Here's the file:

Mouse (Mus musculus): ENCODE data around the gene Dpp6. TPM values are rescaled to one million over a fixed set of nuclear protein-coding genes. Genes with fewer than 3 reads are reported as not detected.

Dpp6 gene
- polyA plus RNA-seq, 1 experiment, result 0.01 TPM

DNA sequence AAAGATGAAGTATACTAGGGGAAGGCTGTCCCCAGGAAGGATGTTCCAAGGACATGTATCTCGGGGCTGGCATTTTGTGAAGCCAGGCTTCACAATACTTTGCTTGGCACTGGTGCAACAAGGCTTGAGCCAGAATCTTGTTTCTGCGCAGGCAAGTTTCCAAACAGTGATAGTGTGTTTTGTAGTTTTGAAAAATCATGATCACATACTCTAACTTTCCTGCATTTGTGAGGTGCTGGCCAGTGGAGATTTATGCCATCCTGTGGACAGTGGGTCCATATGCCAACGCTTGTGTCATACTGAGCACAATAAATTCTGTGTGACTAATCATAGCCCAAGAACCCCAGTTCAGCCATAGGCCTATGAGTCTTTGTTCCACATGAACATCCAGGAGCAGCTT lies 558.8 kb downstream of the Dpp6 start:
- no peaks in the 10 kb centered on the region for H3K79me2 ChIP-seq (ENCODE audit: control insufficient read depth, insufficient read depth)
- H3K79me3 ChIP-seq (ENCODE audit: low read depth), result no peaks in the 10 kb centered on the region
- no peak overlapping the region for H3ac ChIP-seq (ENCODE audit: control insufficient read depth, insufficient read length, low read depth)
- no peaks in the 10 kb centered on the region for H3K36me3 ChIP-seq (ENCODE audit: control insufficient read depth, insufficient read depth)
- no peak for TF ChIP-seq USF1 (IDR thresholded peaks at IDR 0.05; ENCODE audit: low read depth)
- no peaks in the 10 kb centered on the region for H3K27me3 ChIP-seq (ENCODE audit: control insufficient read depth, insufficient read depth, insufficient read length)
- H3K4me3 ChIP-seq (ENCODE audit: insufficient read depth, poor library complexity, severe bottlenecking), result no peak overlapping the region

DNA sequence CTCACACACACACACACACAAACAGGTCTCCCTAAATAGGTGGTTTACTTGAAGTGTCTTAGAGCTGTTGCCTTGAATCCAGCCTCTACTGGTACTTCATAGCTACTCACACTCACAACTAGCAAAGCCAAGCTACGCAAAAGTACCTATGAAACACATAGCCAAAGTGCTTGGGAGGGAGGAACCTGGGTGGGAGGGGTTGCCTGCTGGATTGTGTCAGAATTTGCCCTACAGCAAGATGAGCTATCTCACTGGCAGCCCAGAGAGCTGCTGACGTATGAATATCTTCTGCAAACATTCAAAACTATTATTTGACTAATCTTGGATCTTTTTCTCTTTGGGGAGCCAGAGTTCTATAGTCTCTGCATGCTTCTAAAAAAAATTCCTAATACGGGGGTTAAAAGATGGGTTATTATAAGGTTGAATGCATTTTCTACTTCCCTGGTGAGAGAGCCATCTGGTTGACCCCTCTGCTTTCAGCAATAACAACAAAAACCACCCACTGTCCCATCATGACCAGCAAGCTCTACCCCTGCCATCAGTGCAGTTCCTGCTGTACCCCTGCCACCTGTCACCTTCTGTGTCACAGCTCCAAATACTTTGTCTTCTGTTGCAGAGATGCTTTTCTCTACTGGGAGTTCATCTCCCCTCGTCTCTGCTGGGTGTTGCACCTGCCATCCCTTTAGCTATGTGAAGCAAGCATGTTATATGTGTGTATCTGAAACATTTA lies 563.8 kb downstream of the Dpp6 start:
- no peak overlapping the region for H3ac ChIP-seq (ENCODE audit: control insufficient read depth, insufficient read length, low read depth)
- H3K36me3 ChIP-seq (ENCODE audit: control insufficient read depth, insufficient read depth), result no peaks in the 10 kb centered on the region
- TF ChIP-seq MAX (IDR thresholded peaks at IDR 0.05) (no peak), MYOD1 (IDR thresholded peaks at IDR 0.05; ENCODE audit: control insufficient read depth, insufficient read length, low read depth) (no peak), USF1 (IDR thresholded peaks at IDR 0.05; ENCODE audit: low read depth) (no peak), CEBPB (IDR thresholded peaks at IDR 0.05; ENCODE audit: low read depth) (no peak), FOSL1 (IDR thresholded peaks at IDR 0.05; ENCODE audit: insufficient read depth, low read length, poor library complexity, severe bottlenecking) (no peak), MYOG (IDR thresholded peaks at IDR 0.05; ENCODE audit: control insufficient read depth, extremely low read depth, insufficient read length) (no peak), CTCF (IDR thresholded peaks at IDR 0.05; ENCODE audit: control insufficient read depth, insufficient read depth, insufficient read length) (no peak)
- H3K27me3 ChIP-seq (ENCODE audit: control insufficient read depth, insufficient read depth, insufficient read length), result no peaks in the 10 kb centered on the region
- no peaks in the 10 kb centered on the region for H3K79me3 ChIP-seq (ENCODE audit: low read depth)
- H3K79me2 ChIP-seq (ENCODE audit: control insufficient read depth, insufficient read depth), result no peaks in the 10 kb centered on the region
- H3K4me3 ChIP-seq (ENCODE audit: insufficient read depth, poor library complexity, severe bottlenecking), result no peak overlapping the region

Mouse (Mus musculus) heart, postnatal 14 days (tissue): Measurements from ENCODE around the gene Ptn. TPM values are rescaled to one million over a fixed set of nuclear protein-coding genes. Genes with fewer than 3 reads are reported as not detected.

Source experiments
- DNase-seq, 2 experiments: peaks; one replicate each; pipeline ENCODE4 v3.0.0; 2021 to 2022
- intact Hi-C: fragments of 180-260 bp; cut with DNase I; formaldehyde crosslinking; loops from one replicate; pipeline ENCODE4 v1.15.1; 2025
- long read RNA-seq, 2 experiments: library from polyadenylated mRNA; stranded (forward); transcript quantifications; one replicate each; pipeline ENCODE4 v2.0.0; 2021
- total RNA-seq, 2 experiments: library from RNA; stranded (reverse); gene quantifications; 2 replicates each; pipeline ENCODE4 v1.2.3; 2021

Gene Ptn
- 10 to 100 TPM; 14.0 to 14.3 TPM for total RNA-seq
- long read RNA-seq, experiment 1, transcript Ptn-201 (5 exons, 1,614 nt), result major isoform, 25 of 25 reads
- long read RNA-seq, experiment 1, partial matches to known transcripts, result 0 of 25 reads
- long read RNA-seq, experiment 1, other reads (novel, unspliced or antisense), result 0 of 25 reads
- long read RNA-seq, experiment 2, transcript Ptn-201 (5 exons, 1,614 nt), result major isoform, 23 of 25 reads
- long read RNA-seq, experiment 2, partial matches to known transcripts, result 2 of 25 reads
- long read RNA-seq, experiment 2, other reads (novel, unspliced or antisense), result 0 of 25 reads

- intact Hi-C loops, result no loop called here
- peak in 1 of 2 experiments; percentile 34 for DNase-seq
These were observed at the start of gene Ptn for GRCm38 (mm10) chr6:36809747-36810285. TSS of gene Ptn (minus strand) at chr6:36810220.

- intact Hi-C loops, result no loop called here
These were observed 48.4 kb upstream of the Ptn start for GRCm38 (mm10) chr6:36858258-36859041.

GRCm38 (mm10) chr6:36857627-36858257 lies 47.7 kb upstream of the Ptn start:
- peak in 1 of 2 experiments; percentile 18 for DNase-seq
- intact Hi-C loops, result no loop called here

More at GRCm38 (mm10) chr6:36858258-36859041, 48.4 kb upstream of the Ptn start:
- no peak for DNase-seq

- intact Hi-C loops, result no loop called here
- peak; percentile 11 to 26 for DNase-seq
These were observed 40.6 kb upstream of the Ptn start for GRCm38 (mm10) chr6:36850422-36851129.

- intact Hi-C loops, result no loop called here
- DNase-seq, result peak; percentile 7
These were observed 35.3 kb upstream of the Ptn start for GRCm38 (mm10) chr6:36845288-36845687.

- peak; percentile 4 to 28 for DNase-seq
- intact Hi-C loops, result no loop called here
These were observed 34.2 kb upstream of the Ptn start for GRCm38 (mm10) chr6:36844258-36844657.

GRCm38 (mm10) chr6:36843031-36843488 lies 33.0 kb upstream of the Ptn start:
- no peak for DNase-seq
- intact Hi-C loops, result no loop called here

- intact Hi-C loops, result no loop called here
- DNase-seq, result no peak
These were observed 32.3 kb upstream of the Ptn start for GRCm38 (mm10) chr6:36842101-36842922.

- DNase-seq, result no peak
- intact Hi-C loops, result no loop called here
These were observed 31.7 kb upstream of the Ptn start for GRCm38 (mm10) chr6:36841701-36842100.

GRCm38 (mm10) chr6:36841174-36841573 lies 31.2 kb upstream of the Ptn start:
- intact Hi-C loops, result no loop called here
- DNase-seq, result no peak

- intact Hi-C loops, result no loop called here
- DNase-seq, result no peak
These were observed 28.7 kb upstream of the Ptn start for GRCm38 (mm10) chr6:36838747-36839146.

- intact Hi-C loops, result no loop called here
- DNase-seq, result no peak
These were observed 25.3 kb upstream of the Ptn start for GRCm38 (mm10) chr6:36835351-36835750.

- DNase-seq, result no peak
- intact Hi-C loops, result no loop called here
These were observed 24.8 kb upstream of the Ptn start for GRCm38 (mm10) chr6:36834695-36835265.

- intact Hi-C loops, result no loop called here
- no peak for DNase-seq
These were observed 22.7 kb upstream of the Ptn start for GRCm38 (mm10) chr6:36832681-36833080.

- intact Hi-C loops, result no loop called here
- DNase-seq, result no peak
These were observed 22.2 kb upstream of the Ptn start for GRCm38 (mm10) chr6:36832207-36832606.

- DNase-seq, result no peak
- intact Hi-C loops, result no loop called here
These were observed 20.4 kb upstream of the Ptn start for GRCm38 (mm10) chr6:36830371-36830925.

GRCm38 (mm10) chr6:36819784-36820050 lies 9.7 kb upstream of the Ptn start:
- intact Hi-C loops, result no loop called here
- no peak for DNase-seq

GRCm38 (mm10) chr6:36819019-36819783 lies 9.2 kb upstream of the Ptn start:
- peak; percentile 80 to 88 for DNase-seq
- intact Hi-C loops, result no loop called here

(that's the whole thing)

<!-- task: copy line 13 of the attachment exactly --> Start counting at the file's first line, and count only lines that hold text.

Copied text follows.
- no peak overlapping the region for H3ac ChIP-seq (ENCODE audit: control insufficient read depth, insufficient read length, low read depth)